June 2, 2008 04:57 pm at 4:57 pm |
  10. bill

    TO ALICE FROM FLORIDA OR WONDERLAND: BITE ME!

    June 2, 2008 04:57 pm at 4:57 pm |
  11. Steve S.

    I hope Billary keeps on going. That way the Democratic convention will explode, and she and he followers will go with it!!!

    June 2, 2008 04:57 pm at 4:57 pm |
  12. the other jd

    I once one a football pool by choosing which set of team had the cuter uniforms. That being said, it's time to pull the dems together. The real prize is the Supreme Court. I don't think we want Weathervane McCain aka McBush being President and appointing more anti-choice, right-wing, corporate-sponsored judges. Let's pull on our big boy and big girl pants now, people.

    June 2, 2008 04:58 pm at 4:58 pm |
  13. peakarach,des moines

    If Hussein Obama is the nominee,all we have to do is vote for McCain so Hillary can run again in the next 4 yrs.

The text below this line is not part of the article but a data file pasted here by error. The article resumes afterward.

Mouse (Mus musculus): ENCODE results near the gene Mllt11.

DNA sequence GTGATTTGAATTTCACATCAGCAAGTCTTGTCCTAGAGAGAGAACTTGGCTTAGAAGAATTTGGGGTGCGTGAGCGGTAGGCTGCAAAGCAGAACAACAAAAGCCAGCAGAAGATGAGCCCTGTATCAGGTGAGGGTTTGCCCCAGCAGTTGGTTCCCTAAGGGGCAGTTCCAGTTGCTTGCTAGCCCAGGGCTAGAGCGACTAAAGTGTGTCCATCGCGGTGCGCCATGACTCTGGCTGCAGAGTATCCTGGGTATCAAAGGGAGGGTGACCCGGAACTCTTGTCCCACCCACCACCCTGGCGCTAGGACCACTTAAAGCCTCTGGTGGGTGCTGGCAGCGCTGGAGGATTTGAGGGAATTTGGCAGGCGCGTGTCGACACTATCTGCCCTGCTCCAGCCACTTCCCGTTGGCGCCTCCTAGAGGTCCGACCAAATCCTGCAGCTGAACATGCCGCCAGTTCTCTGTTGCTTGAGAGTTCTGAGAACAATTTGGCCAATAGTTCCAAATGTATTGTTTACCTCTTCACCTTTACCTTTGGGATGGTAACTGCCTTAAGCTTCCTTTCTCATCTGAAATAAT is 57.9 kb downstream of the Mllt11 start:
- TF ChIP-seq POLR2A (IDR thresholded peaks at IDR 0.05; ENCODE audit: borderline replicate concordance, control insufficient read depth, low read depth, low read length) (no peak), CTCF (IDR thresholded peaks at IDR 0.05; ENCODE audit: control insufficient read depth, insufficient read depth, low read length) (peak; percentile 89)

Vote Hillary or McCain only folk! No Hussein Obama period!

    June 2, 2008 04:59 pm at 4:59 pm |
  14. Ro

    I can't believe people are still harping on FL and Michigan.

    THEY BROKE THE RULES.....THEY KNEW IT BEFORE THEY EVER VOTED....BOTH CANIDATES AGREED THAT THEY WOULDN'T COUNT.

    Course, that was before Hillary found out she wasn't gonna win.

    Change the rules mid game-another form of cheating.....

    June 2, 2008 05:01 pm at 5:01 pm |
  15. jr.

    Isn’t it a coincidence that the two states Florida and Michigan that had their votes strip, both were won by Mrs. Hillary Clinton? Was she favoring to win both states? It’s a shame it had to happen to women that was favorite to win the Democrat nominee. I wonder what the oads of that happening again are.

    June 2, 2008 05:03 pm at 5:03 pm |
  16. Independent for Obama

    Hey Anne – Bill Clinton is a "Rhodes Scholar." It's really entertaining when people criticize the spelling of others while misspelling words in their own posts, by the way.

    June 2, 2008 05:09 pm at 5:09 pm |
  17. Lloyd

    Hillary is not much of a team player, however there is an M / E in team. Support your party, respect the rules and stop acting like a spoiled brat.

    June 2, 2008 05:16 pm at 5:16 pm |
  18. M

    The democrats had '08 in hand...now they appear destined give it away...so sad!

    June 2, 2008 05:24 pm at 5:24 pm |